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Re: Buddhahood in Chan

Postby Malcolm » Thu Aug 25, 2011 9:44 pm

Jnana wrote:
Namdrol wrote:So you basically doubt that Virupa, for example, traversed all the paths and stages in a single lifetime?

I don't see any reason to take mahasiddha hagiographies literally.


I see, so for you, Virupa, Tilopa, Luipa, Ghanapāda are merely nominal "mahāsiddhas", and reports of their realization are not to be taken literally. How about reports of the Buddha's realization? Are they to be taken literally?


Look at the numbers Namdrol. Any direct equivalency is absurd on the face of it.


What do numbers have to do with it?

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འ༔ ཨ༔ ཧ༔ ཤ༔ ས༔ མ༔

Though there are infinite liberating gateways of Dharma,
there are none not included in the dimension of the knowledge of the Great Perfection.

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Re: Buddhahood in Chan

Postby Astus » Thu Aug 25, 2011 10:24 pm

Some quotes on the view of Mahayana and the three kalpas long practice from different Chan works.

But the Buddha said, "Only after undergoing innumerable hardships for three asankhya kalpas did I achieve enlightenment," Why do you now say that simply beholding the mind and over-coming the three poisons is liberation?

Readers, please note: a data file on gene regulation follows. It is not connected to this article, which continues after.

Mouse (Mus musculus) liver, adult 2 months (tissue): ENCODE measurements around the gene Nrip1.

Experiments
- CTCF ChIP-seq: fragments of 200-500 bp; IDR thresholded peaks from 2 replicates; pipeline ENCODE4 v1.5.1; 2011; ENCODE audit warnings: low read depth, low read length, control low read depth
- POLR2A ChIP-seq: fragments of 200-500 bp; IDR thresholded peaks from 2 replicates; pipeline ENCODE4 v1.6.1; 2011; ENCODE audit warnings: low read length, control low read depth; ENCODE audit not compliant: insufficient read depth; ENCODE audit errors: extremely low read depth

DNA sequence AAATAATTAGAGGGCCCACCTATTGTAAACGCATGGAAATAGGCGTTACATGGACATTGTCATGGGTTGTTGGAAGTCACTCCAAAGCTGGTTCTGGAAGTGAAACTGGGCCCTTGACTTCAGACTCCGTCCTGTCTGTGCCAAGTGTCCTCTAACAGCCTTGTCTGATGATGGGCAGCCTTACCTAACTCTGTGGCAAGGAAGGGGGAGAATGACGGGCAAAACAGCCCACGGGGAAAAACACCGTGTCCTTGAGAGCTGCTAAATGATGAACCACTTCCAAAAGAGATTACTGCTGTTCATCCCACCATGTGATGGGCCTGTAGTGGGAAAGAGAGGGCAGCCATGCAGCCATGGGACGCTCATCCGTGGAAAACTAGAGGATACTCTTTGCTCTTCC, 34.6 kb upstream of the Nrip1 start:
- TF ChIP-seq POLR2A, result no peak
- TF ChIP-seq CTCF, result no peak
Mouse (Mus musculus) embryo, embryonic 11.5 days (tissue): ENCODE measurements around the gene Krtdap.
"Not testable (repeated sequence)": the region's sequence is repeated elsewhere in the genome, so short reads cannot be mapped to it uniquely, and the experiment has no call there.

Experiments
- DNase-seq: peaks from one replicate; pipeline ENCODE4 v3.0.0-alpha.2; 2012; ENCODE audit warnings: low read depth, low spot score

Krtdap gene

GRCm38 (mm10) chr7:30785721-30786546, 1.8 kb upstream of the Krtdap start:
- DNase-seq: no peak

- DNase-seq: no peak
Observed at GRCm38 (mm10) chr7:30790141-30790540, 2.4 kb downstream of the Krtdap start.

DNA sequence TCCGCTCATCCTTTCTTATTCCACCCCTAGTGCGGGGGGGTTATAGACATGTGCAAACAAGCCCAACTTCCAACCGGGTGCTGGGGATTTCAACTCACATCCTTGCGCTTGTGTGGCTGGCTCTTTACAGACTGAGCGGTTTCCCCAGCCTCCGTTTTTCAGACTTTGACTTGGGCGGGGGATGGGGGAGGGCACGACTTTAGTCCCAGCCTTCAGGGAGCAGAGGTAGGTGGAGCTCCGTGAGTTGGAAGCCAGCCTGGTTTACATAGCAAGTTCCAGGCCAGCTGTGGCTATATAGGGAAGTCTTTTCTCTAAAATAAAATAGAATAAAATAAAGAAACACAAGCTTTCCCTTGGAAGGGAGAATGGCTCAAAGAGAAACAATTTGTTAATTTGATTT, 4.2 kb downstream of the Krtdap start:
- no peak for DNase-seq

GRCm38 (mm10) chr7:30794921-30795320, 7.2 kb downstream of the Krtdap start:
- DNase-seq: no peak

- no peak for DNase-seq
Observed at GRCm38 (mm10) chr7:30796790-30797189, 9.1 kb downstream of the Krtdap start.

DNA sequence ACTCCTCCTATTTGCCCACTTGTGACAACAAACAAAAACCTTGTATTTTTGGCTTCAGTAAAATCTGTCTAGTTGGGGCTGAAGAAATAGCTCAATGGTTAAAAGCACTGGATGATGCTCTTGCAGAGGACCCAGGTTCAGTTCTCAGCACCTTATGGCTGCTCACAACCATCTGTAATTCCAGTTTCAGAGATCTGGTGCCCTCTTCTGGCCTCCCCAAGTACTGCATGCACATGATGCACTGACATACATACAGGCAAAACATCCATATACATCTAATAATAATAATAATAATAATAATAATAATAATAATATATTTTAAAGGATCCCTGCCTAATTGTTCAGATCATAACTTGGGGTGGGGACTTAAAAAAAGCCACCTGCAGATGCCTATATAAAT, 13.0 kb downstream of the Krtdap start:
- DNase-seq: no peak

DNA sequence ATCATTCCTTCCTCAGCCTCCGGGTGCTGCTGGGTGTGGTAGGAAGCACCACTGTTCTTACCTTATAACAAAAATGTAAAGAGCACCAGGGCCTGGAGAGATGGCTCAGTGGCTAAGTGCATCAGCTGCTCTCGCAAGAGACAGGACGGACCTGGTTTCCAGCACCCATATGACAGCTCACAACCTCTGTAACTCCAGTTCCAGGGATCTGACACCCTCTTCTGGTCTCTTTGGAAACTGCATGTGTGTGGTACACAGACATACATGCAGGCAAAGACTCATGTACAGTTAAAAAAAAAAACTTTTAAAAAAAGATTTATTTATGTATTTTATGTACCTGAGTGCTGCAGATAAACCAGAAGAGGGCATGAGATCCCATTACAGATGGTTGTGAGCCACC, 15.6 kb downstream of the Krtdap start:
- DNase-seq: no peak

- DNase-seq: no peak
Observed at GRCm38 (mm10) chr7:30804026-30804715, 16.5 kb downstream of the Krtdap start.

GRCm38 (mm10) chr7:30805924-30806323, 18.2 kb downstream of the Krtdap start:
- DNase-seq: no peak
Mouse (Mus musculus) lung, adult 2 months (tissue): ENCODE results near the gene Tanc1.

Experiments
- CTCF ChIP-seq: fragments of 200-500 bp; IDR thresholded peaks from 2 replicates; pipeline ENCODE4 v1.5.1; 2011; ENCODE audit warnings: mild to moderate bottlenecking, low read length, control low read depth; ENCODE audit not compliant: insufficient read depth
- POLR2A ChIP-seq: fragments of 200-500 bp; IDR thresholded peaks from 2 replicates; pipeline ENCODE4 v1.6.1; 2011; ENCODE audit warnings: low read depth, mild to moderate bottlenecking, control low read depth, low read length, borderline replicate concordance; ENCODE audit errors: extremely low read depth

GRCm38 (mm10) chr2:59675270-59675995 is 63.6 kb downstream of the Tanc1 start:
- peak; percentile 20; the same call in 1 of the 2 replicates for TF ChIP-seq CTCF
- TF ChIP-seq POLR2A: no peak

The words of the Buddha are true. But the three-asankhya kalpas refer to the three poisoned states of mind. What we call asankhya in Sanskrit you call countless. Within these three poisoned states of mind are countless evil thoughts, And every thought lasts a kalpa. Such an infinity is what the Buddha meant by the three asankhya kalpas, Once the three poisons obscure your real self, how can you be called liberated until you overcome their countless evil thoughts? People who can transform the three poisons of greed, anger, and delusion into the three releases are said to pass through the three-sankhya kalpas. But people of this final age are the densest of fools. They don’t understand what the Tathagata really meant by the three-asankhya kalpas. They say enlightenment is only achieved after endless kalpas and thereby mislead disciples to retreat on the path to Buddhahood.

(Breakthrough Sermon)

Q: What is the difference between the Mahayana and the Supreme Vehicle?
A: The Mahayana is the Bodhisattva's vehicle, and the Supreme Yana is the Buddha's vehicle.

Q: How can one practice to attain these vehicles?
A: To practice the Bodhisattva's vehicle is simply Mahayana practice. After attaining the Bodhisattva stage, where there is no longer any need to practice, one arrives at the stage of no-practice, which is permanently still and deep and where there is neither increase nor decrease. This is called the Supreme Vehicle or the Buddha's Vehicle.

(Entering the Tao of Sudden Enlightenment)

The monk asked: How can one suddenly attain the Tao through practice?